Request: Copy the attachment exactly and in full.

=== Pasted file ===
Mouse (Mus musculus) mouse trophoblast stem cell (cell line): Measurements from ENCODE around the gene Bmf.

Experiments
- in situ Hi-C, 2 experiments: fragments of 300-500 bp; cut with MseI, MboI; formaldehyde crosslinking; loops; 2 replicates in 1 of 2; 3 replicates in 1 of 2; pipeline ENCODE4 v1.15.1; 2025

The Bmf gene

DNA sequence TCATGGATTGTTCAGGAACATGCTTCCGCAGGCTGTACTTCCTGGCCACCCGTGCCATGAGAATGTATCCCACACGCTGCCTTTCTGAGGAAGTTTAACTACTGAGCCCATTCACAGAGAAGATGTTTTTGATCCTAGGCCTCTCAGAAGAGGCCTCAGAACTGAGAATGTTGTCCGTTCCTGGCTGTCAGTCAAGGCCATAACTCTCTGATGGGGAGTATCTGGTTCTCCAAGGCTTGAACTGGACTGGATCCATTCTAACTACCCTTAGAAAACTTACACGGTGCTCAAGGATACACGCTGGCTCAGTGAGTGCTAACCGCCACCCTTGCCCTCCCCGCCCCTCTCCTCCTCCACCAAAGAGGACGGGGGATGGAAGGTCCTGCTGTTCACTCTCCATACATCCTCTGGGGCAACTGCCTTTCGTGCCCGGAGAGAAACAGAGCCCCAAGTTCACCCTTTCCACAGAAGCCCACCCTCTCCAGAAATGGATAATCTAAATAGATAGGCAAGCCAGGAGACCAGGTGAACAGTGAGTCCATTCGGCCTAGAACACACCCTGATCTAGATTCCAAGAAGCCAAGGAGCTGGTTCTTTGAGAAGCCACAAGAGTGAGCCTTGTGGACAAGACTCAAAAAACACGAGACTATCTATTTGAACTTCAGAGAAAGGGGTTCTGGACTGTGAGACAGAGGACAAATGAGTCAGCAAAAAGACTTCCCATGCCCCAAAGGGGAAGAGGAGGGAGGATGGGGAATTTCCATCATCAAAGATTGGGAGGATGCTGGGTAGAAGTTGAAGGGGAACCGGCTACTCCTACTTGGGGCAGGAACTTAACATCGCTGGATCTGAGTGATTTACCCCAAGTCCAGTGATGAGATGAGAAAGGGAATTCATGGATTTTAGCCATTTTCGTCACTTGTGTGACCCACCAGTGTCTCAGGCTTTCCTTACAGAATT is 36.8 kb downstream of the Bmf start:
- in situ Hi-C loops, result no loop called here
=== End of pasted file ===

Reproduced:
Mouse (Mus musculus) mouse trophoblast stem cell (cell line): Measurements from ENCODE around the gene Bmf.

Experiments
- in situ Hi-C, 2 experiments: fragments of 300-500 bp; cut with MseI, MboI; formaldehyde crosslinking; loops; 2 replicates in 1 of 2; 3 replicates in 1 of 2; pipeline ENCODE4 v1.15.1; 2025

The Bmf gene

DNA sequence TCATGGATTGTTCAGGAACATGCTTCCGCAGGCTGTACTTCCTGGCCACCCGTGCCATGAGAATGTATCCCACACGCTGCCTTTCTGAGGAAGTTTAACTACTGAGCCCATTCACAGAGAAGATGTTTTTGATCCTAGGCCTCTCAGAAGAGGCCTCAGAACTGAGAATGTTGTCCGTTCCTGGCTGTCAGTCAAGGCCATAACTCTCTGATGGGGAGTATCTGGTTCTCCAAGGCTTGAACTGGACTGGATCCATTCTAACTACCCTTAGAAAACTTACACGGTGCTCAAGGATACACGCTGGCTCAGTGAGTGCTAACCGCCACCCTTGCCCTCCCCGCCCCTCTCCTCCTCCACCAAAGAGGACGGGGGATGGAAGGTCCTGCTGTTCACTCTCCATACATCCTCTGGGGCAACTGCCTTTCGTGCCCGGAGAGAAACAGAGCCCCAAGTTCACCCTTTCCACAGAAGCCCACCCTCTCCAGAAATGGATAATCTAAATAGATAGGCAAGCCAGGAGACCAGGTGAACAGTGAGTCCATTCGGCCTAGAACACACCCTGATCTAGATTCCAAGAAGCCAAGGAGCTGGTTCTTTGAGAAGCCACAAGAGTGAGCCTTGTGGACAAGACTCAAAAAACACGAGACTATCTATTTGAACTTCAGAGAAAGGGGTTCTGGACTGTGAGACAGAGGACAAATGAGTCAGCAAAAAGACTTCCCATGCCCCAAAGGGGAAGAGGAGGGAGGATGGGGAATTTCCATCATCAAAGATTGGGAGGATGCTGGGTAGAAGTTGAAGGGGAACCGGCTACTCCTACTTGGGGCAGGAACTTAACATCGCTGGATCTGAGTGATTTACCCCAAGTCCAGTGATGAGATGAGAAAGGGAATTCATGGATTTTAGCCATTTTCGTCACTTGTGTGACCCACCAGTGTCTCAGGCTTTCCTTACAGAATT is 36.8 kb downstream of the Bmf start:
- in situ Hi-C loops, result no loop called here